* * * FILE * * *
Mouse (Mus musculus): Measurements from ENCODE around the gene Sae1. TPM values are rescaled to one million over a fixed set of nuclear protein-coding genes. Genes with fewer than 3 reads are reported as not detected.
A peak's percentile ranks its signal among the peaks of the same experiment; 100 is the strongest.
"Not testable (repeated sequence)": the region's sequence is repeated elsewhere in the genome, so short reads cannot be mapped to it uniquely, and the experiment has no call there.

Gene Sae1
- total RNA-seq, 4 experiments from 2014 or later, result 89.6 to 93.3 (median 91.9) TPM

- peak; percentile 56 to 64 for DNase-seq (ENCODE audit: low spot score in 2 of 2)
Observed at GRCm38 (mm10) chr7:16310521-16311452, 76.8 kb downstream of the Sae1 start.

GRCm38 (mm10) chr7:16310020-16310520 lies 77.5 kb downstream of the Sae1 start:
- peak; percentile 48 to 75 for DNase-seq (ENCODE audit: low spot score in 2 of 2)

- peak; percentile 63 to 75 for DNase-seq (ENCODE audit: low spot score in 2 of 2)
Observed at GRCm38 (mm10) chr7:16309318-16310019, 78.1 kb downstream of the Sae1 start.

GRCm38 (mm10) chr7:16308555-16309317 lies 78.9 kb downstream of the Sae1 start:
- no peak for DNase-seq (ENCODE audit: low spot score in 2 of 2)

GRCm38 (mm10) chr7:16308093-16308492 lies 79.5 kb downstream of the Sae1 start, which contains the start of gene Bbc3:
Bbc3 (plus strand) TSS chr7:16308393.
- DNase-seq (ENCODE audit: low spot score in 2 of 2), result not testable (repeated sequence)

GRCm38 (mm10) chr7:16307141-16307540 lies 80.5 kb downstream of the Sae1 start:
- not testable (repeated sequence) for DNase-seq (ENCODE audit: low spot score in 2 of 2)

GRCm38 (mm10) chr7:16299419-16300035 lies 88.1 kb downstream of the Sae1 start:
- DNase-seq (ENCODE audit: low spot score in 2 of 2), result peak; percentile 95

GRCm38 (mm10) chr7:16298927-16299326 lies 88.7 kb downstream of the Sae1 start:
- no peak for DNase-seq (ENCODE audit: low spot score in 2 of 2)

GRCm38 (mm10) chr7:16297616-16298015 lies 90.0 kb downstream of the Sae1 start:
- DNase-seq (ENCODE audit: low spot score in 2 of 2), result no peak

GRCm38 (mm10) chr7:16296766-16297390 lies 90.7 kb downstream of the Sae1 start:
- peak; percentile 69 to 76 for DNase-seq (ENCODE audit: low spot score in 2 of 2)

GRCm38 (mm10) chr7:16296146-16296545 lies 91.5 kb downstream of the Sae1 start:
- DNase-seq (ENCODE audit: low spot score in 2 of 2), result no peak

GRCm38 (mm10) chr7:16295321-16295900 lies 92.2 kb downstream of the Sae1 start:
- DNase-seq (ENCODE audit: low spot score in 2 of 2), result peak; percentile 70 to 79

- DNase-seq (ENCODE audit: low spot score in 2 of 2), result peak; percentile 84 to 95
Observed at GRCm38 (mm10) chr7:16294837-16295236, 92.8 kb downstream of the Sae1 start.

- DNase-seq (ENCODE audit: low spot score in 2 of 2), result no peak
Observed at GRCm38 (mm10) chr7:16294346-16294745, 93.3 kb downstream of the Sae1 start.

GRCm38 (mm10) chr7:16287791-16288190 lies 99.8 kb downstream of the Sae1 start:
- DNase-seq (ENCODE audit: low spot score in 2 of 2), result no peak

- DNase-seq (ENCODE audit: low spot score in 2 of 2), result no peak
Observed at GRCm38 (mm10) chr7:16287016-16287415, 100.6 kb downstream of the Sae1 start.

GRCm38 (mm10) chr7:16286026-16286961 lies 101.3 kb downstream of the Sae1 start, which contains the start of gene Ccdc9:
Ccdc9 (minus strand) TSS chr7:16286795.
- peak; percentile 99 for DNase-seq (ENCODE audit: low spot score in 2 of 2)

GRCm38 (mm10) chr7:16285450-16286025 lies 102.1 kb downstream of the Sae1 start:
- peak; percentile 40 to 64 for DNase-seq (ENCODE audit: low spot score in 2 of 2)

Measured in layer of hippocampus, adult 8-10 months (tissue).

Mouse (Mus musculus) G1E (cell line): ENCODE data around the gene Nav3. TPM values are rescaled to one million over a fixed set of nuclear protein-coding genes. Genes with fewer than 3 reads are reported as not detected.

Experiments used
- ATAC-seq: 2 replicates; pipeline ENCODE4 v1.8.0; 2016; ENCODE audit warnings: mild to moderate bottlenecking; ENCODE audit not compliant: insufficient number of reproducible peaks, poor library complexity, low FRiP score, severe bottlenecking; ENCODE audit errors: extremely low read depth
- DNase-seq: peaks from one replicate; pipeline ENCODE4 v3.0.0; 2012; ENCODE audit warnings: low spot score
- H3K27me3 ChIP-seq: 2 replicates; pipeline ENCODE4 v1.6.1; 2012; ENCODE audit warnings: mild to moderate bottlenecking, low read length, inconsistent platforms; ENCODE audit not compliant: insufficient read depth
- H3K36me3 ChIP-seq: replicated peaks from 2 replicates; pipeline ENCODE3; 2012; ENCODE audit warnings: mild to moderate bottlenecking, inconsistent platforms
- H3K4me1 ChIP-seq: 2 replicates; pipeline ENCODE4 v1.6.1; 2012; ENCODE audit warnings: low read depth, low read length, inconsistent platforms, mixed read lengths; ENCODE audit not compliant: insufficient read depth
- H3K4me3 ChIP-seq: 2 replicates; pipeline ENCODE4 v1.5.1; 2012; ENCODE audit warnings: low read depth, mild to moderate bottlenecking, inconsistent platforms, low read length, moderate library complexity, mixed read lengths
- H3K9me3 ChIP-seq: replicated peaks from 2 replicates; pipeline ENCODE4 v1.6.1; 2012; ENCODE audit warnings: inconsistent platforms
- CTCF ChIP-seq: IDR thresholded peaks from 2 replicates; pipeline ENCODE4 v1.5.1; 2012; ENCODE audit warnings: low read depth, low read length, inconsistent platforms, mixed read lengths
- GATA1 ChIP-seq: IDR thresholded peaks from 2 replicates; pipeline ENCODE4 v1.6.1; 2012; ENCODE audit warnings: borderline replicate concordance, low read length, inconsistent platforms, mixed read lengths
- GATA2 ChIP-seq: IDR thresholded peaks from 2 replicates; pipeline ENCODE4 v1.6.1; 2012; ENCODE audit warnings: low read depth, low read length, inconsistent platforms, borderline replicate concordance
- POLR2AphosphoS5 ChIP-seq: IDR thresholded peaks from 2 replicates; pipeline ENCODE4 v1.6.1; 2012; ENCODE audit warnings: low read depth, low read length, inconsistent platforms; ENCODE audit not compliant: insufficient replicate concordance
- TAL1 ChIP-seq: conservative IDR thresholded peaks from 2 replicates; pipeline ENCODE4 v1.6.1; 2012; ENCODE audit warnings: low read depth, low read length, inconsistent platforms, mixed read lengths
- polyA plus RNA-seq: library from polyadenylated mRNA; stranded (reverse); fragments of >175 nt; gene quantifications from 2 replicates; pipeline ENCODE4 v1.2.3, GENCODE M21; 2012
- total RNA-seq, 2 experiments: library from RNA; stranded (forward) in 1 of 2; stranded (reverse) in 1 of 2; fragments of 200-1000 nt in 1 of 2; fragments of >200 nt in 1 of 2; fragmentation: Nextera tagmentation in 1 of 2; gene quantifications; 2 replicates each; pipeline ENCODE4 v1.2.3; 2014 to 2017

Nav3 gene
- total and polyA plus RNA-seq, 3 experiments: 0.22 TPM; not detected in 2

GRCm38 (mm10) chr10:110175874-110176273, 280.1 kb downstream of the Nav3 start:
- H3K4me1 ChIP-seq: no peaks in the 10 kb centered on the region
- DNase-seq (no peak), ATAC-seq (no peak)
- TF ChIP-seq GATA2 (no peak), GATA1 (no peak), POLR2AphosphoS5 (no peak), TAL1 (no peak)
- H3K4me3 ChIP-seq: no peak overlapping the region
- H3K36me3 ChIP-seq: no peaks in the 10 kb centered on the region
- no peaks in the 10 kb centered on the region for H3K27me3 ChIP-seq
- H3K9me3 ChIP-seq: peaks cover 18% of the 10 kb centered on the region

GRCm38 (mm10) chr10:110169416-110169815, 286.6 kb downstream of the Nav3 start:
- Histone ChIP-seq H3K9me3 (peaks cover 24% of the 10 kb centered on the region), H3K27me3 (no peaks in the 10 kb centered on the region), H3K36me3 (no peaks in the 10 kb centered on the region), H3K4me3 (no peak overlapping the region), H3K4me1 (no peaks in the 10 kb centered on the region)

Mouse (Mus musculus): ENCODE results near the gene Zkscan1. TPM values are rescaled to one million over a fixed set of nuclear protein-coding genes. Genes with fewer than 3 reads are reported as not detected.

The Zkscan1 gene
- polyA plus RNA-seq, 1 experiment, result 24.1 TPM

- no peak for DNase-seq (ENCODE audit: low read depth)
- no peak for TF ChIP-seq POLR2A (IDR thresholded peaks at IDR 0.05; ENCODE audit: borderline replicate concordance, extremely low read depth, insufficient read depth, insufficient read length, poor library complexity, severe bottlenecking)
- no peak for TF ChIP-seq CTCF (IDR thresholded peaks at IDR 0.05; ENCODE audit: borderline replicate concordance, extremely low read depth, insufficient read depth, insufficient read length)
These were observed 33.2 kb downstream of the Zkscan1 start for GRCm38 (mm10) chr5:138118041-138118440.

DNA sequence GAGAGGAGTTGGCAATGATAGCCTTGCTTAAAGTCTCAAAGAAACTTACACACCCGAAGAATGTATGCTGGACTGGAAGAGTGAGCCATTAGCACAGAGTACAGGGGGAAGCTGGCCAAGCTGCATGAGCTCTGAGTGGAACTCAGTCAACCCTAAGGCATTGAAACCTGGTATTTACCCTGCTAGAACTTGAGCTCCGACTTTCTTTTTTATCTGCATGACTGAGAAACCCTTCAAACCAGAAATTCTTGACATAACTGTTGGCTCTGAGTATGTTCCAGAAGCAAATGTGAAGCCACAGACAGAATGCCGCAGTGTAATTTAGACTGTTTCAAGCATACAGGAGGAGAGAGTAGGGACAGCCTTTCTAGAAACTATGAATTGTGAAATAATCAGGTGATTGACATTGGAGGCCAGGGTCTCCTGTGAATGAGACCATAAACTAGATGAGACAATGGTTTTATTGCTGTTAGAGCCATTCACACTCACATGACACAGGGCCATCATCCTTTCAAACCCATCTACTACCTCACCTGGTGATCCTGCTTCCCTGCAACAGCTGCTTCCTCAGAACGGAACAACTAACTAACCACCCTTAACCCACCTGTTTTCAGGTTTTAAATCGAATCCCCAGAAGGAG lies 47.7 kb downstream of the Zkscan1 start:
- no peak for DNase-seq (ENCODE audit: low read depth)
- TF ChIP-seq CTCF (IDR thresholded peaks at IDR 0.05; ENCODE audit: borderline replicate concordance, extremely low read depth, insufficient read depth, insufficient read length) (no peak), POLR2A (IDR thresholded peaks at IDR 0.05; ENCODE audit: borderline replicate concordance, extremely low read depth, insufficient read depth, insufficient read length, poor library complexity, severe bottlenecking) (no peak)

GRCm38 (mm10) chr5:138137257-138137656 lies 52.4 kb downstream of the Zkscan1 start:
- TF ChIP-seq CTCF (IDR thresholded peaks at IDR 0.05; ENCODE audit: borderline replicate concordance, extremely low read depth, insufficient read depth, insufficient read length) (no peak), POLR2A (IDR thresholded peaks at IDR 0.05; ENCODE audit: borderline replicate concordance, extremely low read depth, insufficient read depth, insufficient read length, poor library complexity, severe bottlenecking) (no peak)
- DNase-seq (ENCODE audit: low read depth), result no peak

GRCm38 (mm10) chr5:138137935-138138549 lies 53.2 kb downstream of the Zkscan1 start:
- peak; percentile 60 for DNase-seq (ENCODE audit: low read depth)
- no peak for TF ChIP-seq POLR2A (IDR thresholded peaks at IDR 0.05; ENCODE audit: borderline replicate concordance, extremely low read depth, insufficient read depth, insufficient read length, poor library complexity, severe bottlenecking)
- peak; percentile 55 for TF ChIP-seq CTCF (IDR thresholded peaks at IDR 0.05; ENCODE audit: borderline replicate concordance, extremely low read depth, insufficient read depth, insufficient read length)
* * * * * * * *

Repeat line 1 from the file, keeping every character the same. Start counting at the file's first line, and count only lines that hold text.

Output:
Mouse (Mus musculus): Measurements from ENCODE around the gene Sae1. TPM values are rescaled to one million over a fixed set of nuclear protein-coding genes. Genes with fewer than 3 reads are reported as not detected.